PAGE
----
Lisa Presely is the current Web Master for The Independent and one time student of WordPress here at Clark College. Lisa in fact, decided to attend Clark College to learn more about WordPress.
Ever since I discovered WordPress, just a couple of years ago, I quickly fell in love with the fact that I could have a website almost instantly by choosing a theme and entering my information, and…bam! A website!
Since then, especially since I took the WordPress class at Clark College, I have also fallen in love with the way I can completely make a WordPress Theme my own by customizing almost any aspect of a Theme into the specific details that I need.
Did you have a defining moment that ignitied you to continue your education?
I have been a stay at home mom for 16 years. In that time, I only worked part time outside of our home for a few months. My kids are all in school full-time now, and even though I still keep busy with the demands of my home life, I felt a strong desire to continue my education.
I knew I had skills that could help others, and I wanted to learn more about web design in order to build beautiful things for other people…and web design gives me an opportunity to hopefully be able to do it mostly from home so I can still be available for my kids.
It was important for me to teach my kids that we can do hard things. I knew adding school to my already busy life wouldn’t be easy, but I felt like it was the right time, and my kids have been nothing short of amazing in helping me achieve this goal.
Do you have any advice for someone looking to change careers, start a first career or just improve their job skills by learning WordPress?
Exactly one year ago, I knew I needed a new career field, and I wanted to make sure that if I was going to take the time and money to go to school for it, that it needed to be something I loved! For me, it was web design, and more specifically, to learn about WordPress in depth. I saw potential in that field, and I continue to see it.
If you love a career that you constantly need to stay on your toes about what you’re learning (I LOVE to learn!), then web design is for you! Especially if you love to create and design beautiful things that make other people happy. That is my joy in life, and with WordPress, I can do that.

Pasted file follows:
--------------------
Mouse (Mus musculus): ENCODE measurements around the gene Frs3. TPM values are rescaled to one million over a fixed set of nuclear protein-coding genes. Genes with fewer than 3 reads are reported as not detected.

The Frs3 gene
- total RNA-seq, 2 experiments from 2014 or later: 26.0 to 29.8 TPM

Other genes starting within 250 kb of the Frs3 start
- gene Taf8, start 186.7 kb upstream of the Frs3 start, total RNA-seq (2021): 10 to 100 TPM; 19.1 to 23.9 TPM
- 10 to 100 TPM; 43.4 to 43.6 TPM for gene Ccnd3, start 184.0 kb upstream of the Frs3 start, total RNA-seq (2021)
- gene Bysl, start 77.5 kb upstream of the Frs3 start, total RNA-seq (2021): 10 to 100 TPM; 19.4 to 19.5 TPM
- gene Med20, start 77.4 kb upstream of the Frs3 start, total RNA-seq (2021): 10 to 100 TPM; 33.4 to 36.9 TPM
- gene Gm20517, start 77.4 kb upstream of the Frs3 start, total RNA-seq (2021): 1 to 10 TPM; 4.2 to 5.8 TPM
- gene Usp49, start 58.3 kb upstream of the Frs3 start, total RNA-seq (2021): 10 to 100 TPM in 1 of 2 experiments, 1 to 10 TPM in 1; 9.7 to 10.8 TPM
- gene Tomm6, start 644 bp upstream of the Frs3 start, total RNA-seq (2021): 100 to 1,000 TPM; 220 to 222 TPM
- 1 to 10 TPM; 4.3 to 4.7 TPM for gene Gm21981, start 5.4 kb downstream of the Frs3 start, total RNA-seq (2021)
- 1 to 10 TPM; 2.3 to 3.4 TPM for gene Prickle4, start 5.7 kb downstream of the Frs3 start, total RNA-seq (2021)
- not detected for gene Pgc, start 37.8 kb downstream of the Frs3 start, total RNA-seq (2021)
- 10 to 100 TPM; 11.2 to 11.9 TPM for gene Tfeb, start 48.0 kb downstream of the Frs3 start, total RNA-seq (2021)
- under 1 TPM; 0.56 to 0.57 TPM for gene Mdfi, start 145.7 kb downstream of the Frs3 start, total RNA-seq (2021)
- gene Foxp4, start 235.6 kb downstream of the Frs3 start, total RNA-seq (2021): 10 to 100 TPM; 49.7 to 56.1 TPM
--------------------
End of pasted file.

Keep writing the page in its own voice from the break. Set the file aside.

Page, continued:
Does your five year plan include continuing your WordPress mastery?
Given any content management system to work with, I will always choose WordPress.
I have done my research, and I am very impressed with the way WordPress stays on top of the changes in technology and builds them into their users’ experiences.
They have the best, most generous group of users, who continue to give up their own time to help other people learn about the benefits and joys of WordPress. The WP community is so helpful! It doesn’t matter if you are working with WordPress.com or WordPress.org, you will always find the answer to your questions out there.
If you are interested in WordPress, you should really try to go to a WordCamp. I went to my first one this year in Portland, Oregon, and I met so many wonderful people there who just wanted to share what they had learned with people like me who are trying to make a living out of this.
What has been the biggest challenge of running The Independent?
There really haven’t been a lot of challenges with The Independent. The people I worked with to build the site were fantastic, and very supportive. Any of the challenges that have come about have been because I am still a student of web design, and really need to learn a lot more about what I’m doing! But that is the great part of working for a student run newspaper…we are all students here, and we are loving what we are learning.
As a web designer one of them is wrapping my brain around the complexity and constant changes of coding.
I can do it, and I’m continuing to build my weakness into a strength, but with WordPress in my tool box, I can build a gorgeous site without much coding involved.
It is a beautiful thing that has given me the chance to start building sites for other people before I had the ability to code much at all.
“Have nothing in your houses that you do not know to be useful or believe to be beautiful.” William Morris, a 19th century British textile artist and poet.